The number of immigrants detained at the U.S.-Mexico border was the highest in 2019 as compared to the last 12 years. Most of these immigrants are from Honduras, El Salvador, and Guatemala, where they are forced to flee due to poverty and violence.

He allowed only 85,000 and 54,000 refugees to enter in 2016 and 2017, respectively. It is said that in 2021, after his re-election, he will allow no more than 15,000 immigrants to enter.

Trump “Fake News” Tweets

If anyone popularized the term “fake news,” it’s “The Donald”. Since tweeting the term first time in December 2016, Trump has used it 2000 times in his social media correspondence to call out untrue stories. In 2017, he announced the “Fake News Awards,” increasing the U.S. population’s interest in the topic, according to Google searches.

Trump Fake News
Editorial Credit: Raw Pix

More recently, Trump has started using the term for more than just untrue reports. He now also uses it for reports and news pieces that he disagrees with, calling out media channels and news outlets more frequently.

The term has also been picked up by leaders in Saudi Arabia, Thailand, Bahrain, the Philippines, and many other countries. Some leaders have also been using the term to their advantage to justify oppression against reporters and activists.

Many civil society groups are of the view that by using the term, he undermines the credibility of reporting authorities as well as the democracy, which is based on the voices and opinions of the masses.

American Wars in the Middle East

The number of U.S. troops overseas, particularly in the Middle East, has slightly decreased since Trump came into power. While the President believes that “great nations do not fight endless wars,” the numbers paint a different story. U.S. troops are still present in every location where they were before Trump took control.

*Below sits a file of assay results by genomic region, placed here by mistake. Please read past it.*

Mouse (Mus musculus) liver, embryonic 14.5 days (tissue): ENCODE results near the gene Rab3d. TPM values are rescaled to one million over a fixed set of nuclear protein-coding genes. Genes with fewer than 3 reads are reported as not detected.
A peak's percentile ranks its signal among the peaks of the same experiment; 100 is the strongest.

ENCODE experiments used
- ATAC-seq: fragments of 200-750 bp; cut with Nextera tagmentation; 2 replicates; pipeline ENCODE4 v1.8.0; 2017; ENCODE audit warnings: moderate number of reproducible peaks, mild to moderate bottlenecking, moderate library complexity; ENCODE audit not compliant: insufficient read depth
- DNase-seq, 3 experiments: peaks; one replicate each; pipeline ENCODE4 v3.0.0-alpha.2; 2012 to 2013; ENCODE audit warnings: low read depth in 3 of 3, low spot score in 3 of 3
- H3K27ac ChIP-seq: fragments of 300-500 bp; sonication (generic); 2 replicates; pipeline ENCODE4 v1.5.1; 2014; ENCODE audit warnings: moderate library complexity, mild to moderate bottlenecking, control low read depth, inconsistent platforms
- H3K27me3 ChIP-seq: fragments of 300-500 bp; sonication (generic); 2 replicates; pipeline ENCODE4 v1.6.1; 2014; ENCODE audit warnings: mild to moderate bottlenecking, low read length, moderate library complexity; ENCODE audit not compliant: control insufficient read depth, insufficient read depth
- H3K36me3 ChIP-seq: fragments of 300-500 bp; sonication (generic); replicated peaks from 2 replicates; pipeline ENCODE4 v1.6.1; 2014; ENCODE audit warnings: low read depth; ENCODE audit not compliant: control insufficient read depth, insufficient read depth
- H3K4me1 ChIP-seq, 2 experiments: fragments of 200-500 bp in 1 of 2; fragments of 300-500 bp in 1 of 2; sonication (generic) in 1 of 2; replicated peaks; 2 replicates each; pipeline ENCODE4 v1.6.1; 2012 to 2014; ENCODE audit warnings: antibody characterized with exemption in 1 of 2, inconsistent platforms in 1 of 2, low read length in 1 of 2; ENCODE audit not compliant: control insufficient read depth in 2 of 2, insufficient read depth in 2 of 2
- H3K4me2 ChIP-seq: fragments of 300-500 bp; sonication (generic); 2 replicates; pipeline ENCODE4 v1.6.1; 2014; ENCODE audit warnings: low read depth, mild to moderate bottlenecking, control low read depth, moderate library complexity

Through Trump has scaled back the number of troops stationed in Iraq, Syria, and Afghanistan, thousands of troops are still present in these countries to protect the U.S. oil wells.

Other than stationing troops, Trump has also impacted Middle Eastern countries in several different ways. In 2018, Trump moved the U.S. embassy from Tel Aviv to Jerusalem, the lesser-recognized Israeli capital, to recognize the city and its Eastern occupied territory.

Last month, President Trump helped negotiate the deal between the United Arab Emirates, Bahrain, and Israel, normalizing the relations of the two Muslim countries with Israel. In Trump’s words, this deal marked the “dawn of a new Middle East.”  The two Gulf states are now the third and fourth Arab countries that recognize Israel, making this deal the strongest move by the Trump administration in the last 5 years.

Trade Deals Made by Trump

On this first day as the President of the U.S., Trump withdrew from the Trans-Pacific Partnership between 12 countries after calling it “horrible.” Even though the withdrawal benefited China and established it as the only leader in the Asia-Pacific region, the U.S. cheered because the threat to American jobs had now decreased.

The President also made amendments in the North American Free Trade Agreement between U.S., Canada, and Mexico. His renegotiation made labor establishments more challenging and created new rules about the sourcing of certain car parts.